Washington Legal Foundation, a public-interest law firm and Washington D.C. think tank, filed an amicus brief urging the Fifth Circuit Court of Appeals to reverse the lower court’s ruling in favor of the Department of Labor on the grounds that the fiduciary rule infringes on advisors’ First Amendment rights.
“Most brokers, agents, and other insurance salespeople may no longer receive customary forms of compensation, including commissions or sales loads, for recommending investments to retirement investors without first agreeing to become the investor’s fiduciary under the government’s onerous contract terms,” said the WLF in their brief. “In other words, the rule subjects everyday sales pitches about retirement products to ‘the highest legal standards of trust and loyalty,’ even if the transaction lacks any of the ‘hallmarks of a trust relationship.’”
In her February ruling, Judge Barbara M.G. Lynn of the Northern District of Texas held that the trade groups waived their free speech arguments since they did not expressly raise such concerns with the DOL in public comments during the rulemaking process.
The Washington Legal Foundation brief argues that this approach has been rejected in the past by both the Fifth Circuit and the U.S. Supreme Court.
“The district court’s holding that appellants waived their First Amendment claim by not raising any First Amendment issues during the rulemaking process is contrary to binding Fifth Circuit and Supreme Court precedents….it is also contrary to fundamental notions of procedural fairness, sound public policy, and common sense,” said the WLF.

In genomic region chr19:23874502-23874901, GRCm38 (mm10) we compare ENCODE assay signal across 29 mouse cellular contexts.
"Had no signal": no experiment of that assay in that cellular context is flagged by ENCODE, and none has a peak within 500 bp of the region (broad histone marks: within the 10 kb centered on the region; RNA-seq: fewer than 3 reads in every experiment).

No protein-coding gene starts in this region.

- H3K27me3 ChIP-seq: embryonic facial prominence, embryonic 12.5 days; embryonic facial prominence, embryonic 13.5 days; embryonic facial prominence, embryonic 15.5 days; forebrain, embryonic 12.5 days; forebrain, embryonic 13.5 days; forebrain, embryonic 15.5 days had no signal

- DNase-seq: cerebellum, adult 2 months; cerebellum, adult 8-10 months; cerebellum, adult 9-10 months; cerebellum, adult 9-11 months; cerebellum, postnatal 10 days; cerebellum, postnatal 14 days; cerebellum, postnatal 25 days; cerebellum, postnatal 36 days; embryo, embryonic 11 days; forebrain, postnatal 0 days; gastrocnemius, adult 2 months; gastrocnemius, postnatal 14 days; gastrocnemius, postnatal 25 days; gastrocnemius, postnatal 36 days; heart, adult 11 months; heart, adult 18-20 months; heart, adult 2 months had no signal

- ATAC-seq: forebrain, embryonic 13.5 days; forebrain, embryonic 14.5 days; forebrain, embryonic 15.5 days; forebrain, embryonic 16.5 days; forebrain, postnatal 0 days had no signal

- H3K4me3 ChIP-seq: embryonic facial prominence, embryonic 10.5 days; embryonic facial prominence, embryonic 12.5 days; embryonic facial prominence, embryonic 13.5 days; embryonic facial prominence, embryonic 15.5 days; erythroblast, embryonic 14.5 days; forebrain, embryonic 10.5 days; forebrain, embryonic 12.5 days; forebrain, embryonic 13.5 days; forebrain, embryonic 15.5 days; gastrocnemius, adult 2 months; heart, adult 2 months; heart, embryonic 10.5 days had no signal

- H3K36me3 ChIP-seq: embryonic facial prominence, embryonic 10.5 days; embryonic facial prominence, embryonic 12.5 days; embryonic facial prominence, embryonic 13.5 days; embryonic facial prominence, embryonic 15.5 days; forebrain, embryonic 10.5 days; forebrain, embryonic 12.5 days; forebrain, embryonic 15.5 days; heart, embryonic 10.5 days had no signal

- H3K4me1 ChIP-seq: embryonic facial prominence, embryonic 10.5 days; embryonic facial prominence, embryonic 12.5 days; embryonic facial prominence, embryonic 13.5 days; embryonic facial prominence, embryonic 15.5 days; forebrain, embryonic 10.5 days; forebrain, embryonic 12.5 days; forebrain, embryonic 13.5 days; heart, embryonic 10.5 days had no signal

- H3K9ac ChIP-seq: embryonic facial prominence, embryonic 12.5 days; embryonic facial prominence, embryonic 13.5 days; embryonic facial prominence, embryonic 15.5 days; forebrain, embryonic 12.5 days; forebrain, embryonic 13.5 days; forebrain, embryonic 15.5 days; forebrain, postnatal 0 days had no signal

The group continued, “At a practical level, the very notion that a regulated stakeholder can somehow ‘waive’ a challenge to an agency rule—before that rule is even reduced to final form—runs counter to basic notions of procedural fairness.”
The fiduciary rule attempts to reduce conflicts of interest in retirement investment advice and redefines who is considered an investment advice fiduciary under the Employee Retirement Income Security Act of 1974. According to the DOL fiduciary rule, all who provide retirement investment advice to plans, plan fiduciaries and IRAs are required to abide by a “fiduciary” standard.
The rule applies to advisors paid by commission or other transaction-based compensation. Critics claim that it leaves financial firms and advisors open to frivolous class action lawsuits that would essentially end access to financial advice by retirement saviors of modest means. Proponents argue that the rule provides valuable safeguards against conflicted advice to those very same investors.
Plaintiffs in Chamber of Commerce et al. v. Department of Labor include the Securities Industry and Financial Markets Association, Financial Services Institute, Financial Services Roundtable, and others.